Again, a huge apology for all of the technical difficulties when this blog post originally went live. But now we are on track and I want to thank Lana for sharing this BEAUTIFUL piece of arm candy with us. I love it!!!
Do you want to look like you are going to a Gatsby party but not spend like you are going to a Gatsby party?
Great. We have some common ground.
This was the first piece I made…
The technique was based off this tutorial I found by DanniAndChels:
Watch the video very closely because I’m not going over technique in this blog. I’m just going to tell you how I took the earthy leather wrap bracelet and made it into a dazzling fancy wrist piece. This tutorial is one of those Medium Hard ones for the hardcore crafters. The technique isn’t hard, it’s just tedious work. With that said…
Here’s what you’ll need:
-The focal point pendant of your choice. You can order one from Etsy, Michael’s or if you are near LA, the jewelry district is candy for the child inside.
-Leather cord (you can use fake leather cords). I used “black” in this example. The size depends on how many tiers you want. I never use real measurements. I just fold the cord in half and wrap it around my arm a couple of times with roughly 2 extra inches.
-Martha Stewart Metallic Acrylic Craft Paint. This one is rose gold and non-toxic.
-Rhinestone chain. I used white rhinestones in a gold colored chain. The length should be the same as the cord MINUS the 2 inches. You can order yours from Etsy or other online vendors. Just search for “rhinestone chain.”
-Needle and thread. I used a light wheat/beige tone.
Here’s the process:
When I made my first piece, I knew in my mind that I wanted the leather cord to have a metallic shine, but I didn’t want it to be too shiny. I decided to use metallic paint. I clipped the cord by the tip from my hanging fruit basket and randomly brushed the metallic paint all over. Don’t worry about patterns or missing spots, the point is to look distressed and vintage.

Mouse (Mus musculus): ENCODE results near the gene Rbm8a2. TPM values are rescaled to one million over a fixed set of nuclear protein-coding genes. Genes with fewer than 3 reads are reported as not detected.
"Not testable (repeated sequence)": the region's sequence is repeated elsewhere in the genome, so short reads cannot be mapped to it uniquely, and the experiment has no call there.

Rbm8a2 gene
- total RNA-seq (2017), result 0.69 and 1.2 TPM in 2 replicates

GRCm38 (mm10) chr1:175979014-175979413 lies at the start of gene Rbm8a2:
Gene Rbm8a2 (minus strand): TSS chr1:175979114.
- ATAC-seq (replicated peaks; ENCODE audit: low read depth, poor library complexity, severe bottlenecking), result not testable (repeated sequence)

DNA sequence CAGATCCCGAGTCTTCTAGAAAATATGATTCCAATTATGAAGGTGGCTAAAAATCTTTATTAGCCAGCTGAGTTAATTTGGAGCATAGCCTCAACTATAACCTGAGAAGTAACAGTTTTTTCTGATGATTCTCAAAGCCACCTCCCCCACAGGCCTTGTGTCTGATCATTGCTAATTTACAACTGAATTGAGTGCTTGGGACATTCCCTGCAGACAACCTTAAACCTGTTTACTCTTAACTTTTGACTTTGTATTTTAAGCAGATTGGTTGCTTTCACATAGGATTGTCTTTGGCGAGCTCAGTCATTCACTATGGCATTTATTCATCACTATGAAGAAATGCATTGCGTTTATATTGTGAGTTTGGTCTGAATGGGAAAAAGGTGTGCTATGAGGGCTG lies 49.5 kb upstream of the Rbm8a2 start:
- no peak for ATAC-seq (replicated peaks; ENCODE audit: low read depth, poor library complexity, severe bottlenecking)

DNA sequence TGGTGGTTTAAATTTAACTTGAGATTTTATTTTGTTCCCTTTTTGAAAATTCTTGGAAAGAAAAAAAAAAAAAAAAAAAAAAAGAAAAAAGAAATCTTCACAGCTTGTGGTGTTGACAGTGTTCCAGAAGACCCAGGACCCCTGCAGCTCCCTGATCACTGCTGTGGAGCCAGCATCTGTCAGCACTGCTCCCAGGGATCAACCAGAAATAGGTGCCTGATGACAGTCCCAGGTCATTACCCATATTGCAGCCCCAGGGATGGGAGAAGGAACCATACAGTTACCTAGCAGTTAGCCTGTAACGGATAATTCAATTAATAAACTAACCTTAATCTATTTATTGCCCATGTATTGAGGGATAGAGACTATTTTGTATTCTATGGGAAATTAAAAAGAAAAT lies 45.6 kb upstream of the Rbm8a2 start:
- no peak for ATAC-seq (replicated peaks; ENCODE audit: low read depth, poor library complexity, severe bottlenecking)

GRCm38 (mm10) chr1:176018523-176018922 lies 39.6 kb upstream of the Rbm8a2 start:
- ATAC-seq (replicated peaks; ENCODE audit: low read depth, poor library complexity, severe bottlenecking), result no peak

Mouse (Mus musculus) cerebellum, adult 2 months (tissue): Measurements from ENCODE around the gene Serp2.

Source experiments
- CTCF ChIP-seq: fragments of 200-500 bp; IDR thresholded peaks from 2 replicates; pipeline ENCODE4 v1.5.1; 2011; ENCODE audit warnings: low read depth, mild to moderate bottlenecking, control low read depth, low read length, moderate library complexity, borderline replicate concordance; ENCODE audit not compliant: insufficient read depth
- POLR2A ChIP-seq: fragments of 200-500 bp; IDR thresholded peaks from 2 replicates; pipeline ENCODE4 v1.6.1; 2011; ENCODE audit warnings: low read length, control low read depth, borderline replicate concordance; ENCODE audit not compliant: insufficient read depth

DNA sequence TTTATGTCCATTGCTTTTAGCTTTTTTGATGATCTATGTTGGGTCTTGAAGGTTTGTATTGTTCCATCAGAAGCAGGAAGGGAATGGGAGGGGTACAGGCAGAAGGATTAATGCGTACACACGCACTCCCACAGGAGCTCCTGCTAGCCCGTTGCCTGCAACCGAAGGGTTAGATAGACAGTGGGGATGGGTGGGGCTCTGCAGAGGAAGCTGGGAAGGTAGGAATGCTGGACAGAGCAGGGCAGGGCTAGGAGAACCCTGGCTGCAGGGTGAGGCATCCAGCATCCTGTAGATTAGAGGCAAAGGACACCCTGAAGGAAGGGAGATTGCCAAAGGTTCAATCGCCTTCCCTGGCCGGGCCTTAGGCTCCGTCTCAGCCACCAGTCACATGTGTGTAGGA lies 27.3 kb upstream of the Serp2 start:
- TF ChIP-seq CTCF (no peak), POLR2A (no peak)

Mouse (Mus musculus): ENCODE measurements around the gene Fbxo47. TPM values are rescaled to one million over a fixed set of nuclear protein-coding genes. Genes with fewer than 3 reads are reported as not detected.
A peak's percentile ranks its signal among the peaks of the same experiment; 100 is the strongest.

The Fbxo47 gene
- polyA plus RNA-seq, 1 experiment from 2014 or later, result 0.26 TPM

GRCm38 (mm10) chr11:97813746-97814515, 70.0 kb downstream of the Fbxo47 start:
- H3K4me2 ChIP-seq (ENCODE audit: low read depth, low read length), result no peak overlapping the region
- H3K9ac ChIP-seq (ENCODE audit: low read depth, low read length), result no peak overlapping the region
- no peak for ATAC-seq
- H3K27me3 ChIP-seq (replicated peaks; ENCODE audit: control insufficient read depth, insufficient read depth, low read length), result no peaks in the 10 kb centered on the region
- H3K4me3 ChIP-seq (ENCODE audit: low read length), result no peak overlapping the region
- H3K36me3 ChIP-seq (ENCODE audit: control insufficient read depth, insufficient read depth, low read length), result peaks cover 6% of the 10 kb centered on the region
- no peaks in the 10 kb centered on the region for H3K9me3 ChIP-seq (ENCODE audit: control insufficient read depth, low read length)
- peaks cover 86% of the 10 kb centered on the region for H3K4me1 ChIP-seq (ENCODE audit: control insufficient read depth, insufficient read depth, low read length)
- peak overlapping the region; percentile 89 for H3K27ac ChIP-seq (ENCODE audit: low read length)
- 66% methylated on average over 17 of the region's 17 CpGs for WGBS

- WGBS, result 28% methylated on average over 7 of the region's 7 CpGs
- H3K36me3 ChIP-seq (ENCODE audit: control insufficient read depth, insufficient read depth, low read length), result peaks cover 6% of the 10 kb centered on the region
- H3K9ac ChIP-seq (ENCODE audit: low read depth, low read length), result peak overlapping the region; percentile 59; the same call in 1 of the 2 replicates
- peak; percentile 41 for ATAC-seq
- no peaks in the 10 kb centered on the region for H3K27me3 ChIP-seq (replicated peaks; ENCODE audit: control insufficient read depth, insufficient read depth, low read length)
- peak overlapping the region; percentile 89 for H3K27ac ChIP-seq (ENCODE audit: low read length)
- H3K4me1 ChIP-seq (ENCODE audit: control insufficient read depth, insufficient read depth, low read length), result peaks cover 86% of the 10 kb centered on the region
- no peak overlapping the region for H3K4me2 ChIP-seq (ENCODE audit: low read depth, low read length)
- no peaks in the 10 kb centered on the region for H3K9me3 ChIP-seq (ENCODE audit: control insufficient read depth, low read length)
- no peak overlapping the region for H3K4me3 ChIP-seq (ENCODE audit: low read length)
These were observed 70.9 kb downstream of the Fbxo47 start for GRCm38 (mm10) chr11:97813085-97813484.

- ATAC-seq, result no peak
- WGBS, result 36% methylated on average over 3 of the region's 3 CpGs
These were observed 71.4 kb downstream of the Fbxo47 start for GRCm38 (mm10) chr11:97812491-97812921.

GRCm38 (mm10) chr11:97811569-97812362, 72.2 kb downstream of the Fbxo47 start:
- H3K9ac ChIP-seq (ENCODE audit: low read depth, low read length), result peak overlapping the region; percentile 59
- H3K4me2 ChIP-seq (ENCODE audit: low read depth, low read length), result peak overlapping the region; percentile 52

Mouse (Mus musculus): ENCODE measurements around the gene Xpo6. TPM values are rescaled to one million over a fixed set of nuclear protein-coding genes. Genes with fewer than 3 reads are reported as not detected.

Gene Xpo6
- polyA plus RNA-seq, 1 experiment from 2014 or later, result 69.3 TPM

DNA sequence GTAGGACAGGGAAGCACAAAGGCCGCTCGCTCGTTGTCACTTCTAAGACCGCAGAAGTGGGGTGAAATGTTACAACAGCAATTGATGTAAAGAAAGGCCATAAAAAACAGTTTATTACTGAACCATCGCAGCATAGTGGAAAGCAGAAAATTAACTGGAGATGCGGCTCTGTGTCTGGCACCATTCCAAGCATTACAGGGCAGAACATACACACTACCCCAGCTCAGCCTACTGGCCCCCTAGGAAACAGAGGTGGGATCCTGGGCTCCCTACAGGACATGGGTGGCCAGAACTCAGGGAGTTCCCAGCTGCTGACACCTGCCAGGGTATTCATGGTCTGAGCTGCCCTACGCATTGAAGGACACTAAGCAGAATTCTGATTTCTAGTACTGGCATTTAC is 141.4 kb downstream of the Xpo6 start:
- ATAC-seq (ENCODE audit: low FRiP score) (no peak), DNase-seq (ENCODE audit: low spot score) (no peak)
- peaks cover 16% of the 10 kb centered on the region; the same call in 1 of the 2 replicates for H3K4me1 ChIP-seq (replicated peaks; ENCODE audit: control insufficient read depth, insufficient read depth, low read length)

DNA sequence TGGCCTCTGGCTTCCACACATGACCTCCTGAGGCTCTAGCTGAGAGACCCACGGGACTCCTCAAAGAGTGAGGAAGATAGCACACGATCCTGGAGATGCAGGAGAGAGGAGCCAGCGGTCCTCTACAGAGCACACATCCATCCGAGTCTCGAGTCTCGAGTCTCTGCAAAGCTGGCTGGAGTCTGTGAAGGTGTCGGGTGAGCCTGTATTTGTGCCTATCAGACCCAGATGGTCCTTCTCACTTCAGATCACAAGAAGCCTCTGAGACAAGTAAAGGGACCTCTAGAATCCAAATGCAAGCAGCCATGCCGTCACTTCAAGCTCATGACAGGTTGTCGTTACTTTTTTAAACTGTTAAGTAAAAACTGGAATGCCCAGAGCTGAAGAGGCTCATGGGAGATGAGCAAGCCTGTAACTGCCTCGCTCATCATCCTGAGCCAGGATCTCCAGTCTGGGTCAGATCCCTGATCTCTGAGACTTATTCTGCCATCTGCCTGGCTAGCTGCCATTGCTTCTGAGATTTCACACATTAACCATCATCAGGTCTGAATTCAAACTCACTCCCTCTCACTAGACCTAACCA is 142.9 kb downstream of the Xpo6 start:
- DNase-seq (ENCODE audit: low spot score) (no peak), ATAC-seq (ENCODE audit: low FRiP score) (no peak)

After around 4 hours, my piece was dry. I like to let it dry overnight because I want to make sure it’s completely dry. The next step is to fold the cord in half and tie a simple knot at the bend. The goal here is to leave a loop big enough to go over the pendant. This will be the loop that acts as a fastener on your bracelet. (Refer to the tutorial link if you are unsure on how to tie the knot).
Once you have the knot in place, you take your needle and thread, **I measured the thread by pulling out 3 times the size of my cord and folded the thread in half**, and sew your knot in place. Weave in and out of different spots on the knot and tighten the thread to keep the knot from unraveling.
In other tutorials, beads were used, but I’m a fancy lady and I have fancy needs. I use the rhinestone chain. To start incorporating the chain, you hold the chain in place between the two cords. The first open space between the rhinestones is where you will be binding the thread to the cords. I wrap the thread around several times like I’m making a scarf around the space to make sure the first stone isn’t loose. In the tutorial, the girl goes through the bead with a needle, but because this is a chain, you are wrapping the needle around the space between the rhinestones and pulling tightly towards the cord.
You don’t want to pull too tight because the cords will naturally push the chain out and be misshapen, but you don’t want to go too loose where your chain can shift around uncomfortably.
The pattern should look like a ladder. If you find that the chain is popping up or sinking below the cords terribly, you may want to change the pattern a little. If you are wrapping around from in front, switch to wrapping from behind. If you forget your pattern, don’t worry. I usually forget what I started with and end up wrapping in different patterns. It hasn’t affected my bracelets one bit.
When you get close to the end, the pendant has to be added. Pendants are built for necklaces. They should have a loop for you to string them onto your chain. In our case, we will be using that loop to attach it to our finished bracelet.
In the picture above, I attached the pendant first and did the loop last. You can do either way. I just wanted to show you the final knot. Again, you sew the knot tight to keep it from unraveling. Once you are done, you wrap it around your arm, throw the loop over the pendant and boom! Gatsby Party time!
I wish you the best of luck!!! Comment below with the pictures of your wraps!